DAVAO CITY (MindaNews / 12 Feb) – The incidences of malnutrition in the city has pushed some councilors to suggest increasing the budget of the City Health Office’s Nutrition Office.
A presentation by Action Against Hunger (ACF International)’s Celna Tejare showed that there were 6,666 cases of moderate and severe acute malnutrition in the city as of 2013. Tejare presented the information at the Sangguniang Panlungsod’s privilege hour last Tuesday.
According to the World Health Organization, severe acute malnutrition “is defined by a very low weight for height (below -3z scores of the median WHO growth standards), by visible severe wasting, or by the presence of nutritional edema.”
Meanwhile, moderate acute malnutrition “is defined as a weight-for-height between -3 and -2 z-scores of the median of the WHO child growth standards without edema.”
The data showed that the highest incidences of severe and moderate acute malnutrition occurred in the 2nd district, with 753 and 1,775 cases recorded in 2013, respectively.
According to data collected by ACF and the CHO, the budget for treating children with severe acute malnutrition has reached up to P10.2 million, with P6.5 million to cover medicines, measuring tools, trainings, and meetings and P3.7 million to cover the purchase of 262 height boards and 188 salter scales for the city’s 182 barangays.
However, the City Council learned during last Tuesday’s regular session at the Sangguniang Panlungsod that the budget of the Nutrition Office for the entire year was only around P6 million for the entire year.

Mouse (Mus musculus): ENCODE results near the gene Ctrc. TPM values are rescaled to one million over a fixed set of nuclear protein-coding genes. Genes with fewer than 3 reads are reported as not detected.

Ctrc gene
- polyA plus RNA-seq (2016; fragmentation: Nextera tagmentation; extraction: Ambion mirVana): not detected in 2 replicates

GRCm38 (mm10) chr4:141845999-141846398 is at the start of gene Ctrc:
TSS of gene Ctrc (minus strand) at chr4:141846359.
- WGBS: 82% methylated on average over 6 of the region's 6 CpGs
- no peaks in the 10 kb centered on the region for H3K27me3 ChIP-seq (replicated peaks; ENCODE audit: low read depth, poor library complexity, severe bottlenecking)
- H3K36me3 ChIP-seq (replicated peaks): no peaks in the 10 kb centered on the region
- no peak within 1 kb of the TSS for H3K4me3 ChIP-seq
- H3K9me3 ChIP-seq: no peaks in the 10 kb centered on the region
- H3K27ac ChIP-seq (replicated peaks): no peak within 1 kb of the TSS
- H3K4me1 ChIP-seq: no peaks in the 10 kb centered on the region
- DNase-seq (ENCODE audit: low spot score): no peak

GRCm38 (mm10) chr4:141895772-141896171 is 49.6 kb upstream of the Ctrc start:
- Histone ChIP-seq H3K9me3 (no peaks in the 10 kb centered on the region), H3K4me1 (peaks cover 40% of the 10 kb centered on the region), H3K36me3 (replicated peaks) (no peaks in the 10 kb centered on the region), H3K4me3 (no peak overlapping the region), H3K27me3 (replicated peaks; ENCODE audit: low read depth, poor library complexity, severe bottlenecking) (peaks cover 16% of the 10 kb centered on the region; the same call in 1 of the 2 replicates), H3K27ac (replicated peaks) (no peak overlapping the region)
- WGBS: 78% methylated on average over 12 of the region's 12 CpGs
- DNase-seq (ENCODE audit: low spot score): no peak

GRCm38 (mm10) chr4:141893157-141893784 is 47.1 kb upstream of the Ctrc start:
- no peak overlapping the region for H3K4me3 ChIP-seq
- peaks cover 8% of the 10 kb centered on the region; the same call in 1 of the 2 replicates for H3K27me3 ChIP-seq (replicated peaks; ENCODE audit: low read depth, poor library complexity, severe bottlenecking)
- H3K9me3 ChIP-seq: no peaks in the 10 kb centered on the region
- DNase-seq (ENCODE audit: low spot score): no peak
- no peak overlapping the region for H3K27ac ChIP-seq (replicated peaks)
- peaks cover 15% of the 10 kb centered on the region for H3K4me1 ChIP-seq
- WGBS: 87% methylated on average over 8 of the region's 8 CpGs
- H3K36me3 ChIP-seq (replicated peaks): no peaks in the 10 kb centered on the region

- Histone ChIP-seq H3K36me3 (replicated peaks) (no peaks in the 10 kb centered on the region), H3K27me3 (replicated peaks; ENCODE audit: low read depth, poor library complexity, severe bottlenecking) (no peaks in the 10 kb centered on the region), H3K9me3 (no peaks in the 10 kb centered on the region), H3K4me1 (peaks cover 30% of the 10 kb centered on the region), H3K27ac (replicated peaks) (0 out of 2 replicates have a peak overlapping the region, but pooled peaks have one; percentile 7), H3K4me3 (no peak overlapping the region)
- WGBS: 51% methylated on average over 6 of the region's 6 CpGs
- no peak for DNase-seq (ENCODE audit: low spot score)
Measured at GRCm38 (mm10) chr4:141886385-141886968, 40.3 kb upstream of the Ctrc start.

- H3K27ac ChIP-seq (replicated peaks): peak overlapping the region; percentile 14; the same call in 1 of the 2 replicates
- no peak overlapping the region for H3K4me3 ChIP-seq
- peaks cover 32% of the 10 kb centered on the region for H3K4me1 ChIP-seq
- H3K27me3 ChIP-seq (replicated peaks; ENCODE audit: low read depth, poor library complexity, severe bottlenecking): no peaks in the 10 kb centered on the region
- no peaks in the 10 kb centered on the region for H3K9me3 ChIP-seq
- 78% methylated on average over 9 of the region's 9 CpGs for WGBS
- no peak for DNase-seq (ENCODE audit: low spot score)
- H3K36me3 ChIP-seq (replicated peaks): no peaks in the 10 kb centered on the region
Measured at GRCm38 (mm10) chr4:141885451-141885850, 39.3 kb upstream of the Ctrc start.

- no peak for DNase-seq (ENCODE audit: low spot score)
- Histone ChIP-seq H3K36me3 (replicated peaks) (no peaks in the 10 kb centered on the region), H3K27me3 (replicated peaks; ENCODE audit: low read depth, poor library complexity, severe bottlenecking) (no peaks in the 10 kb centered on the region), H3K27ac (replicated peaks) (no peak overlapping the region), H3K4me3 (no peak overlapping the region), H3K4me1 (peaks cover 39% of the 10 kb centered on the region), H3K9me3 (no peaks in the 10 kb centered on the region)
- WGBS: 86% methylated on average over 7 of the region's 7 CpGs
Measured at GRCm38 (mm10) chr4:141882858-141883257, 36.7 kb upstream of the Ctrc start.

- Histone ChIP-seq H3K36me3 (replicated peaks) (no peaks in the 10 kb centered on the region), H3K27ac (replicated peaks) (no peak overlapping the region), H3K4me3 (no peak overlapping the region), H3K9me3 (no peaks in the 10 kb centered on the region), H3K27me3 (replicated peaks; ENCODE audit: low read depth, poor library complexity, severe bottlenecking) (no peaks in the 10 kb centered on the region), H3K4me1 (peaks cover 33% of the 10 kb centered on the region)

“P6 million for one year is a non-budget,” Councilor Diosdado Mahipus said, alarmed at the figures presented by the council’s committee on health.
Councilor Jimmy Dureza suggested that the committee raise the budget of the office through a supplemental budget that would be passed by the council, instead of the committee asking for pledges from councilors to add to the CHO’s budget.
The city health budget suffered an upsetting decrease for 2014, according to the city council committee chair on health Mary Joselle Villafuerte in an earlier interview.
Villafuerte said that the city’s health budget should enjoy an annual increase.
The Comprehensive Investment Plan for Health (CIPH), a Sara Duterte-era document outlining the city’s health framework, calls for an increased LGU budget for health, with an increased allocation from 8.3 percent in 2010 to 18 percent by 2016.
According to a copy of the budget report by the council’s finance committee, the City Health Office will be receiving P257 million allocation for calendar year 2014, at 6.2 percent of the city’s total budget.
According to the CIPH document, the incidence of protein energy malnutrition has seen a decrease from 2007 to 2010.
“Nutritional status among the 0-71 months old improved from 6.76 percent underweight for age in 2007 to 4.75 percent in 2010. Over the four-year period, 2007-2010, a decreasing trend was noted,” the CIPH said.
There were also less overweight children than the underweight, it added.
“Despite the improvement, there are still districts and barangays with high prevalence of underweight children that deserve attention. Cited problems for the high prevalence include: poverty, poor feeding practices, low awareness on basic nutrition concepts and care giving practices,” according to the document.
Villafuerte said in a phone interview that she will be waiting for a document from the CHO itemizing its offices’ needs so that budget increases may be proposed in time for next week’s finance committee hearing for the city executive offices’ supplemental budgets.